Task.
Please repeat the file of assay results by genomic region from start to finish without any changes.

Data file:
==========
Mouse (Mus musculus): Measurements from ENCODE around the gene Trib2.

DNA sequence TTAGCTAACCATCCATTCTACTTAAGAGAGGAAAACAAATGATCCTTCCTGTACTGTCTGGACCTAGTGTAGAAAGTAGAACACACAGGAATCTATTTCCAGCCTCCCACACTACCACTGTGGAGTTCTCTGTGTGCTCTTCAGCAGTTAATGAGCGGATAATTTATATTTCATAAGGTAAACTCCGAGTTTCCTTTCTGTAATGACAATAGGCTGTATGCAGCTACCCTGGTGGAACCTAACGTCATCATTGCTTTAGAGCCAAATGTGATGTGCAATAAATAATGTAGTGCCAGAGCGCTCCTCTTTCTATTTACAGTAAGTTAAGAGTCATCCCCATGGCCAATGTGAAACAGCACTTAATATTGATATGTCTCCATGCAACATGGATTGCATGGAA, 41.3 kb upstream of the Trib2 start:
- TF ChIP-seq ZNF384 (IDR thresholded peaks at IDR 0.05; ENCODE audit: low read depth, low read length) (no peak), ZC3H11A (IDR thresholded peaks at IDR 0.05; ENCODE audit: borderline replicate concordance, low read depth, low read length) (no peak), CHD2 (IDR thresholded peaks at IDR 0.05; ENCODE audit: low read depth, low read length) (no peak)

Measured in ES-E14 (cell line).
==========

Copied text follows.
Mouse (Mus musculus): Measurements from ENCODE around the gene Trib2.

DNA sequence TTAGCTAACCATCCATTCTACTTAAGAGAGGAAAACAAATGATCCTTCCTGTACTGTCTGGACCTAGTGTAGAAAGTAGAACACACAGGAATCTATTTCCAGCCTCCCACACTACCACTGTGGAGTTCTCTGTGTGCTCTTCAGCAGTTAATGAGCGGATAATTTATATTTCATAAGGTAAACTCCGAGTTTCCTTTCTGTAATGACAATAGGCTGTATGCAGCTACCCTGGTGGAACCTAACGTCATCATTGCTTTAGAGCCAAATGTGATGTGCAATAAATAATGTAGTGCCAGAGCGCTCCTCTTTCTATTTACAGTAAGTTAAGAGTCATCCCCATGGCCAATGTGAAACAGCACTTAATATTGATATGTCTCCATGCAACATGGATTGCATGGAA, 41.3 kb upstream of the Trib2 start:
- TF ChIP-seq ZNF384 (IDR thresholded peaks at IDR 0.05; ENCODE audit: low read depth, low read length) (no peak), ZC3H11A (IDR thresholded peaks at IDR 0.05; ENCODE audit: borderline replicate concordance, low read depth, low read length) (no peak), CHD2 (IDR thresholded peaks at IDR 0.05; ENCODE audit: low read depth, low read length) (no peak)

Measured in ES-E14 (cell line).